The Lowline—a subterranean park project is almost a reality after the city of New York provisionally sanctioned the use of the space for this one of a kind project in the world. This concept was originally brought forward by a former NASA engineer and an architect. What it requires for now is for the group to fundraise $10 million and submit its final plans within the next year.
The Deputy Mayor for Housing and Economic Development – Alicia Glen – today announced that the New York City Economic Development Corporation (NYCEDC) has finally selected the group that will take its plans forward. This includes conversion of the former Williamsburg Bridge Trolley Terminal into the coveted public park that will ingeniously transfer the sunlight underground to grow plants – just like the outdoors.
The technology was designed by James Ramsey of Raad Studio, which involves the creation of a concept called “remote skylight.” According to this concept, the sunlight will pass through a glass shield above the parabolic collector, will be reflected from that collector and eventually gathered at one focal point which will be directed underground. Sunlight will be transmitted onto a reflective surface placed on the distributor dish underground, and this will transmit that sunlight into the underground space.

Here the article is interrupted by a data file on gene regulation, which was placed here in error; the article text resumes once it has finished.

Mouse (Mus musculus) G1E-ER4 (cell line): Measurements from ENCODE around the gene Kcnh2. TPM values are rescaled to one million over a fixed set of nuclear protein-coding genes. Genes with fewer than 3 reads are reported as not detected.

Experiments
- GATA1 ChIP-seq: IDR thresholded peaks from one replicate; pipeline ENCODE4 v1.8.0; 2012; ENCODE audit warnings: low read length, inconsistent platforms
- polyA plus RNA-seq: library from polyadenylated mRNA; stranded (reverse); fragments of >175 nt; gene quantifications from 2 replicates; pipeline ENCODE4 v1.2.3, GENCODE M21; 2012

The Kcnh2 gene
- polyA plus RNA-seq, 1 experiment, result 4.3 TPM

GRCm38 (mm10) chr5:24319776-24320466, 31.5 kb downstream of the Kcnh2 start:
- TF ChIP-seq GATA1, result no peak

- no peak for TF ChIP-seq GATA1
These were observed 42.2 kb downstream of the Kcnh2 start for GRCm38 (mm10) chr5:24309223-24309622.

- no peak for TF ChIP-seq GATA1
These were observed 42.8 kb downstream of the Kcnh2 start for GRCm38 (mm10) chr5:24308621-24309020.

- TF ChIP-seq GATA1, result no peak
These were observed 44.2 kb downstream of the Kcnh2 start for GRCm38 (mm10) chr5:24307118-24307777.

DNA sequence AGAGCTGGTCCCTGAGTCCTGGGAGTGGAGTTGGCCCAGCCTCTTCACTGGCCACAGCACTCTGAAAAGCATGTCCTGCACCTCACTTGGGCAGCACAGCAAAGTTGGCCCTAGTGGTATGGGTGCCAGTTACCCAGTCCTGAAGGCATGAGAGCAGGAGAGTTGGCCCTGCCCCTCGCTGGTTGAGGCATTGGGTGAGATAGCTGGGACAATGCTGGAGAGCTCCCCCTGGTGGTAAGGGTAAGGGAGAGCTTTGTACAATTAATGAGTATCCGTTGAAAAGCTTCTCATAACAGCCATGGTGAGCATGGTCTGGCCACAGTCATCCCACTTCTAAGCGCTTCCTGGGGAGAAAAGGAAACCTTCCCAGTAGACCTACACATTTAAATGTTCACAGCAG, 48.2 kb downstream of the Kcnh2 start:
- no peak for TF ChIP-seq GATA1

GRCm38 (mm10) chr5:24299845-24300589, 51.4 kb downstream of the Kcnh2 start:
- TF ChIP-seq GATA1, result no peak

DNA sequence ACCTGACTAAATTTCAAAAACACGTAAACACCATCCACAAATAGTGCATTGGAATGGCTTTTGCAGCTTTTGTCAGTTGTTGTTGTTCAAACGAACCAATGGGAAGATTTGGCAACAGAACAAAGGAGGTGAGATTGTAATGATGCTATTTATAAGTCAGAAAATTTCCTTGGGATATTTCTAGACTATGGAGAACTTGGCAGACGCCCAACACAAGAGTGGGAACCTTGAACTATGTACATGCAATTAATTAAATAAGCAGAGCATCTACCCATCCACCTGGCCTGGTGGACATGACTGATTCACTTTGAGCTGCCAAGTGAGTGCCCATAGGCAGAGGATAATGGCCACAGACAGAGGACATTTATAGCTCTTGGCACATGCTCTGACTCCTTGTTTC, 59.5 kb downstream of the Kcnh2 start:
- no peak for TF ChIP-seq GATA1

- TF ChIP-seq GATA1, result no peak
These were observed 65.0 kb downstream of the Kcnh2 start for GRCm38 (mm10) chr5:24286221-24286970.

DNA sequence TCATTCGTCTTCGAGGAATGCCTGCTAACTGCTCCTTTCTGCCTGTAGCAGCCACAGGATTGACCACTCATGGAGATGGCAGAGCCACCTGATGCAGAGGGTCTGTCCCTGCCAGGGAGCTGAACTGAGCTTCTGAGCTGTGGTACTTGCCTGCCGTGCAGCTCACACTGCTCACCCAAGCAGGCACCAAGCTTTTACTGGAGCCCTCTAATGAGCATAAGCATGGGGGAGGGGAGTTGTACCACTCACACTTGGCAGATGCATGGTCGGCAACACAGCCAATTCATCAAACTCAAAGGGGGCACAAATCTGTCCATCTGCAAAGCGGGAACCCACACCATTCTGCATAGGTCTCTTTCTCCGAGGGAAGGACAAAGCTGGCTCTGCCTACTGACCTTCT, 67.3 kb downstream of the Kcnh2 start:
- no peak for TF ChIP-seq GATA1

This enables the transmission of the necessary wavelengths of light that can support the process of photosynthesis, which is needed for the plants and trees to grow. During daytime, no electricity would be required as sunlight would be enough to power all the lights and appliances. In September 2012, the Lowline team showed off a full-scale prototype of this technology which ultimately was a success and hence, used as a proof of concept.
The proposed terminal area consists of 60,000 square feet, running underneath the Lower East Side’s Delancey Street between Clinton and Norfolk. The Terminal has been abandoned for most of the century now, and converting this space into a one of a kind high-tech public garden will be an incredible transformation of a wasted space into an innovation hub.
But there are still some hurdles to clear before this mind blowing concept can be turned into a reality. The Lowline group has got a provisional approval, which means they still need to meet several milestones and deadlines for the project. For starters, they need to design and apply a “robust” community engagement plan that entails at least “5-10 public design charrettes and quarterly Community Engagement Committee meetings.
They also need to come up with a complete schematic design document for the approval presentation. They also need to raise a fundraising target of at least $10 million over the next year if they are to satisfy the NY city authorities for the provision of a final go-ahead.
Are you excited about this project? What do you think about the technology? Can it be used in other applications?